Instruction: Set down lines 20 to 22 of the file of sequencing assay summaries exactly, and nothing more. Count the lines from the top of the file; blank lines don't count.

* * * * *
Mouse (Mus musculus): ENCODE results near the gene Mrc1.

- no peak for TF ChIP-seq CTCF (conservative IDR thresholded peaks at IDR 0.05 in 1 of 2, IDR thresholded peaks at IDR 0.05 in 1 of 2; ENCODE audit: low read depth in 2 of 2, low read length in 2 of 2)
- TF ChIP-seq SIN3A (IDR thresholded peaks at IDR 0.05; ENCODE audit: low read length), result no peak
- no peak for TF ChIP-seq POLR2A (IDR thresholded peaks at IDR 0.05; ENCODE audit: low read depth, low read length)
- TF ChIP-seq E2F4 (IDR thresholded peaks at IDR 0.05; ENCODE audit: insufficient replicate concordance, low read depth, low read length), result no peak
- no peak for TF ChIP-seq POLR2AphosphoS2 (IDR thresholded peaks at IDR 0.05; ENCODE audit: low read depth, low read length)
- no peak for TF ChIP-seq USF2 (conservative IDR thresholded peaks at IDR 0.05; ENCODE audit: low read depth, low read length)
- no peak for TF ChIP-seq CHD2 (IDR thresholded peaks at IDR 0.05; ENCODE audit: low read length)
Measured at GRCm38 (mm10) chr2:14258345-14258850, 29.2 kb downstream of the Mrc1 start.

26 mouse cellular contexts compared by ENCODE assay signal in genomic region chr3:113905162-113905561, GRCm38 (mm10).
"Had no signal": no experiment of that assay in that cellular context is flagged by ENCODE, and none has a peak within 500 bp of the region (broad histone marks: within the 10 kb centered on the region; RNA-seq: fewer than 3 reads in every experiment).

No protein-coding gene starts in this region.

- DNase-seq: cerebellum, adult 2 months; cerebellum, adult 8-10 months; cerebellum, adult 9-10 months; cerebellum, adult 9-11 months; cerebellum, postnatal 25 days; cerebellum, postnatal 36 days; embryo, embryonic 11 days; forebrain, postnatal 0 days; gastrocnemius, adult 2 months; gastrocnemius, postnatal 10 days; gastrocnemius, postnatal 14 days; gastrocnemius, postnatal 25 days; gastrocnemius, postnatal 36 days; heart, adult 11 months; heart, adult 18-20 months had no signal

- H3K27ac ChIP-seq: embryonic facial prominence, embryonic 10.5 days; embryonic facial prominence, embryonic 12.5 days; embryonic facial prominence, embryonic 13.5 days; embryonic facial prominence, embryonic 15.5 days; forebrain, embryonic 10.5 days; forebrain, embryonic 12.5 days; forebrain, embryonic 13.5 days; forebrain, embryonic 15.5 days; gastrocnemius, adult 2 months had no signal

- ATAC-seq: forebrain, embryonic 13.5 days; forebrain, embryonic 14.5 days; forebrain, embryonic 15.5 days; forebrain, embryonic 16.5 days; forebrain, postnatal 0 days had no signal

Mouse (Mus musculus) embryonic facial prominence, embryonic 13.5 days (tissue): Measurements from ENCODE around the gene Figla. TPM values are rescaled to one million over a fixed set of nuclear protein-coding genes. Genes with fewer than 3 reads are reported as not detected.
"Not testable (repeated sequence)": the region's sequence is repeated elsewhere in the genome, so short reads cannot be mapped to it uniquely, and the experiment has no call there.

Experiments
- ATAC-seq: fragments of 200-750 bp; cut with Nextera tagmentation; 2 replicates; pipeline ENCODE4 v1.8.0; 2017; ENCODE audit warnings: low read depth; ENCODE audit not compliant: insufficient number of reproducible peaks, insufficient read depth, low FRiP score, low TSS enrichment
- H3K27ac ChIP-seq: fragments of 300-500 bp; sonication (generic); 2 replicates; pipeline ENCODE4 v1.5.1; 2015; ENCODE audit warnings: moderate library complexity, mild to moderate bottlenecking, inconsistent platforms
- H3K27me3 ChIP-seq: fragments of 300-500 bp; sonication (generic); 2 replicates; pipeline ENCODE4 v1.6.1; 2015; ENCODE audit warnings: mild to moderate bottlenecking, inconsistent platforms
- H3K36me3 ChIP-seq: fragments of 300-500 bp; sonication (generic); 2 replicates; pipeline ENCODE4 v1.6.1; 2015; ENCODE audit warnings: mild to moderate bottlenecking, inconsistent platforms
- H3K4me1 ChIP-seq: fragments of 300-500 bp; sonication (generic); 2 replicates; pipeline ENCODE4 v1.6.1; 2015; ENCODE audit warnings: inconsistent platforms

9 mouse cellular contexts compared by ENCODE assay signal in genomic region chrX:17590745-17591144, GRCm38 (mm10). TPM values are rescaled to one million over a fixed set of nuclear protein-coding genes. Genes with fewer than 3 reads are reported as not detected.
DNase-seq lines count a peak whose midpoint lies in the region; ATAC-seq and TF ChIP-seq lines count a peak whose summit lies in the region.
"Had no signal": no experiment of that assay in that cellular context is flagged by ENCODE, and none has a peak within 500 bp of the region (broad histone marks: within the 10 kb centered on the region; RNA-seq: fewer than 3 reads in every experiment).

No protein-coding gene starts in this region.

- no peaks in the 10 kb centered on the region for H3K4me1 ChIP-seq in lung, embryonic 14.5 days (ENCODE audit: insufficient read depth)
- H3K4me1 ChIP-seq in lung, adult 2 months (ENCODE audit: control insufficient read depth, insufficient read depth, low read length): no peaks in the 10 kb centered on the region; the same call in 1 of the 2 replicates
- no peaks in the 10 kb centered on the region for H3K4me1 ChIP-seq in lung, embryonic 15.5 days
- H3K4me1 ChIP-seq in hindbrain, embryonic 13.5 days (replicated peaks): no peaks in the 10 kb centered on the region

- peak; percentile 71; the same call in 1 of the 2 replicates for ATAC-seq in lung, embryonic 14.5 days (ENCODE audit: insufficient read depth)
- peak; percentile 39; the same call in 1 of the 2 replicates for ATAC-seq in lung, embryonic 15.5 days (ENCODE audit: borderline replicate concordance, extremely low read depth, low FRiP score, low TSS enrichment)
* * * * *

- H3K27ac ChIP-seq: fragments of 300-500 bp; sonication (generic); 2 replicates; pipeline ENCODE4 v1.5.1; 2015; ENCODE audit warnings: moderate library complexity, mild to moderate bottlenecking, inconsistent platforms
- H3K27me3 ChIP-seq: fragments of 300-500 bp; sonication (generic); 2 replicates; pipeline ENCODE4 v1.6.1; 2015; ENCODE audit warnings: mild to moderate bottlenecking, inconsistent platforms
- H3K36me3 ChIP-seq: fragments of 300-500 bp; sonication (generic); 2 replicates; pipeline ENCODE4 v1.6.1; 2015; ENCODE audit warnings: mild to moderate bottlenecking, inconsistent platforms